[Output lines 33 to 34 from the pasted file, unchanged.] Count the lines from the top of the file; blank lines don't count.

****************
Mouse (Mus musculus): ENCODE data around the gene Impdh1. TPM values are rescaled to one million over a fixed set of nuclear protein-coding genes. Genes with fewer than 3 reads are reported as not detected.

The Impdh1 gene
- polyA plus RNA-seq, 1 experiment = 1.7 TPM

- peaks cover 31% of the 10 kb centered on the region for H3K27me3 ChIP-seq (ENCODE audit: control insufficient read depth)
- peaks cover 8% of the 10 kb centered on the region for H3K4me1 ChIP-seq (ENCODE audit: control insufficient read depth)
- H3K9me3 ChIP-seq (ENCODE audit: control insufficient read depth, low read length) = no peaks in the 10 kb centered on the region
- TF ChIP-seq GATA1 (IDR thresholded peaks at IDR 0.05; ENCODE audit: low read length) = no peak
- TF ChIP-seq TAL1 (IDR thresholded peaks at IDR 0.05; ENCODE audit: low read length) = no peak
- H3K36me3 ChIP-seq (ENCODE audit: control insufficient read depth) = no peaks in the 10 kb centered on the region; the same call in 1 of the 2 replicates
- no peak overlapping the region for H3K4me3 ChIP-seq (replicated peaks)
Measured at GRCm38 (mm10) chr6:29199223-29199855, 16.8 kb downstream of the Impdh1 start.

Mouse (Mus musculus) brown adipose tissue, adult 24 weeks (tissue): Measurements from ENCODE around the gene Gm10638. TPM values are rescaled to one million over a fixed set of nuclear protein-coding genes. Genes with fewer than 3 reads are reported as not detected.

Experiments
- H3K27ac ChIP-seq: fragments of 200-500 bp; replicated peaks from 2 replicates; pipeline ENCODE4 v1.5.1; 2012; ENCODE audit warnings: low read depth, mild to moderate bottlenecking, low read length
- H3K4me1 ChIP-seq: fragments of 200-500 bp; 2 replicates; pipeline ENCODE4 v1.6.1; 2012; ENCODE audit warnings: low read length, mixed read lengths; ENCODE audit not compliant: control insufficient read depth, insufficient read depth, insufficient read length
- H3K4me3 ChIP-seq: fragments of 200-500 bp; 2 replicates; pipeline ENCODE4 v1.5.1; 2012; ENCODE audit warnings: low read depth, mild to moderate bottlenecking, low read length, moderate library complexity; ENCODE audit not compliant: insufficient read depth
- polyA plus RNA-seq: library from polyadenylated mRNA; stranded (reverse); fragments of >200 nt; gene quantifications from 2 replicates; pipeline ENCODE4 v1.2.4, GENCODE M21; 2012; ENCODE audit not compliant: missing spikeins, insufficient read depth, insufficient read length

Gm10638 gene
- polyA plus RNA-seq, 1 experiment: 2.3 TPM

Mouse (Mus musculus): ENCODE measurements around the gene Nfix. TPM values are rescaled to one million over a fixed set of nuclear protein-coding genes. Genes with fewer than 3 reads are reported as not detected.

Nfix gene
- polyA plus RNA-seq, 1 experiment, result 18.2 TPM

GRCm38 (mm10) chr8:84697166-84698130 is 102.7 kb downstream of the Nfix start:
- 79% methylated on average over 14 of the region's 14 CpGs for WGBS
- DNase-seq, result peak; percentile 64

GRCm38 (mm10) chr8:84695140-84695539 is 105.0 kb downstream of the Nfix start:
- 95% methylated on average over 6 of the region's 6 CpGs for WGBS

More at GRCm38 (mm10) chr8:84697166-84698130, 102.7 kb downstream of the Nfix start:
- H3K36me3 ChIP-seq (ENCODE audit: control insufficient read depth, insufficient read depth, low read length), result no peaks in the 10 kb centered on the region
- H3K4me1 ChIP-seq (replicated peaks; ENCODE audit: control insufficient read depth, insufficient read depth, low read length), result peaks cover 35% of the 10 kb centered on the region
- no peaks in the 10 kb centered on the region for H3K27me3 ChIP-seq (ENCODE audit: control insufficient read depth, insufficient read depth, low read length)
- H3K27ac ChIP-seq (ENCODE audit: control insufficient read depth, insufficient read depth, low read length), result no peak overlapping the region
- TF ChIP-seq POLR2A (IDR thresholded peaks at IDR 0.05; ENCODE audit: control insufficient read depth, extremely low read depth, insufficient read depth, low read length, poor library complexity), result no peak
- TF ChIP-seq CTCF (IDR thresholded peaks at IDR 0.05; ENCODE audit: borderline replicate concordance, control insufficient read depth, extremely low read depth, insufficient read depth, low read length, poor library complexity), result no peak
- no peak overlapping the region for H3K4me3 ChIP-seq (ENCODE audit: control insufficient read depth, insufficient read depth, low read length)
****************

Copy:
- TF ChIP-seq POLR2A (IDR thresholded peaks at IDR 0.05; ENCODE audit: control insufficient read depth, extremely low read depth, insufficient read depth, low read length, poor library complexity), result no peak
- TF ChIP-seq CTCF (IDR thresholded peaks at IDR 0.05; ENCODE audit: borderline replicate concordance, control insufficient read depth, extremely low read depth, insufficient read depth, low read length, poor library complexity), result no peak